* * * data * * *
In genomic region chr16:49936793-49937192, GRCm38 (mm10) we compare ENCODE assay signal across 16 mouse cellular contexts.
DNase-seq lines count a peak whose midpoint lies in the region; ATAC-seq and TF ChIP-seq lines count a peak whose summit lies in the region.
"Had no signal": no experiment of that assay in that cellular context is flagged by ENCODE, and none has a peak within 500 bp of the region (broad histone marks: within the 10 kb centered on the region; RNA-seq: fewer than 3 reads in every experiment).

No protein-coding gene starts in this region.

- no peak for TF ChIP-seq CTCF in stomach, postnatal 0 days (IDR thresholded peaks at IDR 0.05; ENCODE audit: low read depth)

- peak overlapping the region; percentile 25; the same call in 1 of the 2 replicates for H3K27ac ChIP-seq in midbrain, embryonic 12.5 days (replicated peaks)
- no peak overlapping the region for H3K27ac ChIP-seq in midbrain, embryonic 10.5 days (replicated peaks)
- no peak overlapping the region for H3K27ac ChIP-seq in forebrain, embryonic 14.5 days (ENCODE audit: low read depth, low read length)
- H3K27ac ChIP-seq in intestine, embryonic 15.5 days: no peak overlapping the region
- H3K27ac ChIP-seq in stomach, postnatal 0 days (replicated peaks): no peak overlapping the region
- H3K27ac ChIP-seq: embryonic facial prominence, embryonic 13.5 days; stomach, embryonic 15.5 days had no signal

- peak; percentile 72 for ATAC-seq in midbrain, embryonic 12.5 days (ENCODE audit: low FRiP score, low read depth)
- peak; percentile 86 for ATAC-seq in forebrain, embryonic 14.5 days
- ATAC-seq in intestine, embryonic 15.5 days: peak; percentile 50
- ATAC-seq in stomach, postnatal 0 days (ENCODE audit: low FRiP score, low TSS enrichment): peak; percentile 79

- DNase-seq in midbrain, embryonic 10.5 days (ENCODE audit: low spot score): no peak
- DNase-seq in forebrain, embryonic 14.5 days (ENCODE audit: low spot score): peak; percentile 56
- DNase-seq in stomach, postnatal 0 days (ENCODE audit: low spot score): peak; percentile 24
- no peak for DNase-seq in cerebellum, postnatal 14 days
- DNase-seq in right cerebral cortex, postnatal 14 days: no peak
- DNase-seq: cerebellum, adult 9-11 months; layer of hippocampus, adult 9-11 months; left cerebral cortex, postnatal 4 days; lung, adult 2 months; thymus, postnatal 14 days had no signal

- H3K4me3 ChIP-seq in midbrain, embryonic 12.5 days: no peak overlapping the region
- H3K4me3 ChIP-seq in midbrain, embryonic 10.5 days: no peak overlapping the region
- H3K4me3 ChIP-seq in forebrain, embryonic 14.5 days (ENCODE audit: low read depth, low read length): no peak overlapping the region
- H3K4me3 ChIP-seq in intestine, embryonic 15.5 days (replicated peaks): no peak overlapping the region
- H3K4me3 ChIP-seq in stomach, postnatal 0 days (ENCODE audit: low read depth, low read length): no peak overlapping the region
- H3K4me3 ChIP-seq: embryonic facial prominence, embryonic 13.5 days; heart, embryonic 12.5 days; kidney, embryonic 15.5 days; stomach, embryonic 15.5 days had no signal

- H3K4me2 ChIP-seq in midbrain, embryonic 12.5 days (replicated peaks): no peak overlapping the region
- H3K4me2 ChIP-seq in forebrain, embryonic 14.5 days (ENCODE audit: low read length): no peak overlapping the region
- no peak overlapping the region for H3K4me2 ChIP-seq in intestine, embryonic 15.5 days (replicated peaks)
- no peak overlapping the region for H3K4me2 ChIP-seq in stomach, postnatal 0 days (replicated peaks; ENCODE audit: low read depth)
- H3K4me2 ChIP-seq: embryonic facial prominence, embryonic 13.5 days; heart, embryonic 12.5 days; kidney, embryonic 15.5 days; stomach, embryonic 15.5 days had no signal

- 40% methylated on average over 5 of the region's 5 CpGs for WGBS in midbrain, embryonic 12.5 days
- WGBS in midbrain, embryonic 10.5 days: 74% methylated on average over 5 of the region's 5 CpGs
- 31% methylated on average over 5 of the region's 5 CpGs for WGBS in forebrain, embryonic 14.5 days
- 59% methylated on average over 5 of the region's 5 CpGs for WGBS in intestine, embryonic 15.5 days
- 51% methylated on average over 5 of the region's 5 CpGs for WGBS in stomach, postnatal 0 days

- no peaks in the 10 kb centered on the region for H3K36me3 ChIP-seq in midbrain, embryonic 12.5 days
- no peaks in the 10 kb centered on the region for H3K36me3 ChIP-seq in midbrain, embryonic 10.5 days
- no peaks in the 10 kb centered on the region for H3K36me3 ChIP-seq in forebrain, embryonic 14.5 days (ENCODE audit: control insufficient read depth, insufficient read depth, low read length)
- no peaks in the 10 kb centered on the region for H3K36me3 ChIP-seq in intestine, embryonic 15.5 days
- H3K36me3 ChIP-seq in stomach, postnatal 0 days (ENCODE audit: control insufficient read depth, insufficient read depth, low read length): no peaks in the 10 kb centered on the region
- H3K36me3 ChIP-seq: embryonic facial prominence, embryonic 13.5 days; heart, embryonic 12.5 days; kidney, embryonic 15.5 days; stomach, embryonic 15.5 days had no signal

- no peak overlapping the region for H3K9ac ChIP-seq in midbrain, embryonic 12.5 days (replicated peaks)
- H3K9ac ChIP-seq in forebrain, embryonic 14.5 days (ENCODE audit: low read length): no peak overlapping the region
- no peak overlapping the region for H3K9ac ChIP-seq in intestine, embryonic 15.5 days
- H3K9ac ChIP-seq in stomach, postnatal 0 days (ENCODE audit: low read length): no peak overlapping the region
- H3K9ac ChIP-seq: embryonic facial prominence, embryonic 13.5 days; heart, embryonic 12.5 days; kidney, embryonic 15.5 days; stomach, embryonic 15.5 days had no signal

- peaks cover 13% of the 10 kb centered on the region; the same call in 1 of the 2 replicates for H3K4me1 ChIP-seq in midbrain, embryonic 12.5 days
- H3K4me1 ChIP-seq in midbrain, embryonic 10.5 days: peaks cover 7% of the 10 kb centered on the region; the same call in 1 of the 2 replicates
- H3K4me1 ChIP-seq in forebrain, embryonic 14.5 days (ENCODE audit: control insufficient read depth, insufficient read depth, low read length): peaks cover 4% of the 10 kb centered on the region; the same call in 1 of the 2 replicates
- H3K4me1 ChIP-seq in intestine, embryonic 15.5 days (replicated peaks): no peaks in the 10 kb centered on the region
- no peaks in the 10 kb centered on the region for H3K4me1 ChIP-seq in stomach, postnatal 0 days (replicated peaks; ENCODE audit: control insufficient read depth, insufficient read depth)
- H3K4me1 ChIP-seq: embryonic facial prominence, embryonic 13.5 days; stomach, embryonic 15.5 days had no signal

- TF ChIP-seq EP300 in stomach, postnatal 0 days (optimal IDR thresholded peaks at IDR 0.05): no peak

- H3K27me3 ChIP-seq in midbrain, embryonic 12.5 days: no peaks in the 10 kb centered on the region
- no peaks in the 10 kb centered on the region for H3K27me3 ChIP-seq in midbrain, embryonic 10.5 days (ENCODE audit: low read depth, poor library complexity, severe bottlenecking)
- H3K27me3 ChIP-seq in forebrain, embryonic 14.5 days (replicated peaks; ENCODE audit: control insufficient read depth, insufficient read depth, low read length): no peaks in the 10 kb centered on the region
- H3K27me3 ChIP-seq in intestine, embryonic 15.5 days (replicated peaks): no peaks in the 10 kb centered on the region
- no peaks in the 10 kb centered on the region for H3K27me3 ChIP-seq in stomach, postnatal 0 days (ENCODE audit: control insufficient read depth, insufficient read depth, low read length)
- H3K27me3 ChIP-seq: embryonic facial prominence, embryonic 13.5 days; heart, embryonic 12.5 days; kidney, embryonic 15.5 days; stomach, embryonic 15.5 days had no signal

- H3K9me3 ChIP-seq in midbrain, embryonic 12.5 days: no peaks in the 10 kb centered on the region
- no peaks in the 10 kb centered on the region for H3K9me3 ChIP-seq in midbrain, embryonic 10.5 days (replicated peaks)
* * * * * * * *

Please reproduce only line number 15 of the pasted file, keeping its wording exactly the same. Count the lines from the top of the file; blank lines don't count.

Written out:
- ATAC-seq in stomach, postnatal 0 days (ENCODE audit: low FRiP score, low TSS enrichment): peak; percentile 79